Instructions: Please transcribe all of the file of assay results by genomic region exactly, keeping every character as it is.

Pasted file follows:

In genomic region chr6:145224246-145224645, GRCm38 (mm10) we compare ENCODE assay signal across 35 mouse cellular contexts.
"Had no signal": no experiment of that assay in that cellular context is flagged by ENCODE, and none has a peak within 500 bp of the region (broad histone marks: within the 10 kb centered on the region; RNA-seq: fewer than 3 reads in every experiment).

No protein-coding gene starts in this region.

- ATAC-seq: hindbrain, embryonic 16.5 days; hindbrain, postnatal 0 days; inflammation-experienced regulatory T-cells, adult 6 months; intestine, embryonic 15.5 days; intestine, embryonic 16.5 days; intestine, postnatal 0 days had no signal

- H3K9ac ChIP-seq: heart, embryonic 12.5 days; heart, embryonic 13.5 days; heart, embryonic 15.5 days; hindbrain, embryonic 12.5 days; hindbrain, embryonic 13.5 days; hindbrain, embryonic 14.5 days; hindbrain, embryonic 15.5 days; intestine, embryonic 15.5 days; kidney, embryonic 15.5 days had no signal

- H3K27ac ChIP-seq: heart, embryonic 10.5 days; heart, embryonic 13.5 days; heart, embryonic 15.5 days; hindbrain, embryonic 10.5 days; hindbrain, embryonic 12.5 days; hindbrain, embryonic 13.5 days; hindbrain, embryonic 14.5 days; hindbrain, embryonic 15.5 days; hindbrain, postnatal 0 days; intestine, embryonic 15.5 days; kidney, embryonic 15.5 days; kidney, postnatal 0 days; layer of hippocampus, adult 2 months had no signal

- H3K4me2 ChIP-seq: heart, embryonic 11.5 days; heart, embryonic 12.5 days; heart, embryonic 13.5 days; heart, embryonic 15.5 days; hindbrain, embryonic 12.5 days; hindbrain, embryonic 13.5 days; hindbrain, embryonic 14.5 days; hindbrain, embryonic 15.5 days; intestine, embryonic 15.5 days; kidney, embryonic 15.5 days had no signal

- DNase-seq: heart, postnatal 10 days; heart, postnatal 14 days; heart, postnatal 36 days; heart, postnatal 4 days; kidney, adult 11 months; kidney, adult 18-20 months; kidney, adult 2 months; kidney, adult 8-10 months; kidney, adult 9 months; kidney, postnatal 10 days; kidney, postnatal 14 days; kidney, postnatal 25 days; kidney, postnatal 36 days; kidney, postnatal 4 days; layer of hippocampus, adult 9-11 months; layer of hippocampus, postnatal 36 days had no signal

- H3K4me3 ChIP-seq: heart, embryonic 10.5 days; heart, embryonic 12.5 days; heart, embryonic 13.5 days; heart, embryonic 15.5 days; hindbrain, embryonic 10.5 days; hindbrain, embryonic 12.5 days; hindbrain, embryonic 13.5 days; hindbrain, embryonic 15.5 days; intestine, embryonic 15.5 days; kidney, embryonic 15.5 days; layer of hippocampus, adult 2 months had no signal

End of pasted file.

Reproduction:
In genomic region chr6:145224246-145224645, GRCm38 (mm10) we compare ENCODE assay signal across 35 mouse cellular contexts.
"Had no signal": no experiment of that assay in that cellular context is flagged by ENCODE, and none has a peak within 500 bp of the region (broad histone marks: within the 10 kb centered on the region; RNA-seq: fewer than 3 reads in every experiment).

No protein-coding gene starts in this region.

- ATAC-seq: hindbrain, embryonic 16.5 days; hindbrain, postnatal 0 days; inflammation-experienced regulatory T-cells, adult 6 months; intestine, embryonic 15.5 days; intestine, embryonic 16.5 days; intestine, postnatal 0 days had no signal

- H3K9ac ChIP-seq: heart, embryonic 12.5 days; heart, embryonic 13.5 days; heart, embryonic 15.5 days; hindbrain, embryonic 12.5 days; hindbrain, embryonic 13.5 days; hindbrain, embryonic 14.5 days; hindbrain, embryonic 15.5 days; intestine, embryonic 15.5 days; kidney, embryonic 15.5 days had no signal

- H3K27ac ChIP-seq: heart, embryonic 10.5 days; heart, embryonic 13.5 days; heart, embryonic 15.5 days; hindbrain, embryonic 10.5 days; hindbrain, embryonic 12.5 days; hindbrain, embryonic 13.5 days; hindbrain, embryonic 14.5 days; hindbrain, embryonic 15.5 days; hindbrain, postnatal 0 days; intestine, embryonic 15.5 days; kidney, embryonic 15.5 days; kidney, postnatal 0 days; layer of hippocampus, adult 2 months had no signal

- H3K4me2 ChIP-seq: heart, embryonic 11.5 days; heart, embryonic 12.5 days; heart, embryonic 13.5 days; heart, embryonic 15.5 days; hindbrain, embryonic 12.5 days; hindbrain, embryonic 13.5 days; hindbrain, embryonic 14.5 days; hindbrain, embryonic 15.5 days; intestine, embryonic 15.5 days; kidney, embryonic 15.5 days had no signal

- DNase-seq: heart, postnatal 10 days; heart, postnatal 14 days; heart, postnatal 36 days; heart, postnatal 4 days; kidney, adult 11 months; kidney, adult 18-20 months; kidney, adult 2 months; kidney, adult 8-10 months; kidney, adult 9 months; kidney, postnatal 10 days; kidney, postnatal 14 days; kidney, postnatal 25 days; kidney, postnatal 36 days; kidney, postnatal 4 days; layer of hippocampus, adult 9-11 months; layer of hippocampus, postnatal 36 days had no signal

- H3K4me3 ChIP-seq: heart, embryonic 10.5 days; heart, embryonic 12.5 days; heart, embryonic 13.5 days; heart, embryonic 15.5 days; hindbrain, embryonic 10.5 days; hindbrain, embryonic 12.5 days; hindbrain, embryonic 13.5 days; hindbrain, embryonic 15.5 days; intestine, embryonic 15.5 days; kidney, embryonic 15.5 days; layer of hippocampus, adult 2 months had no signal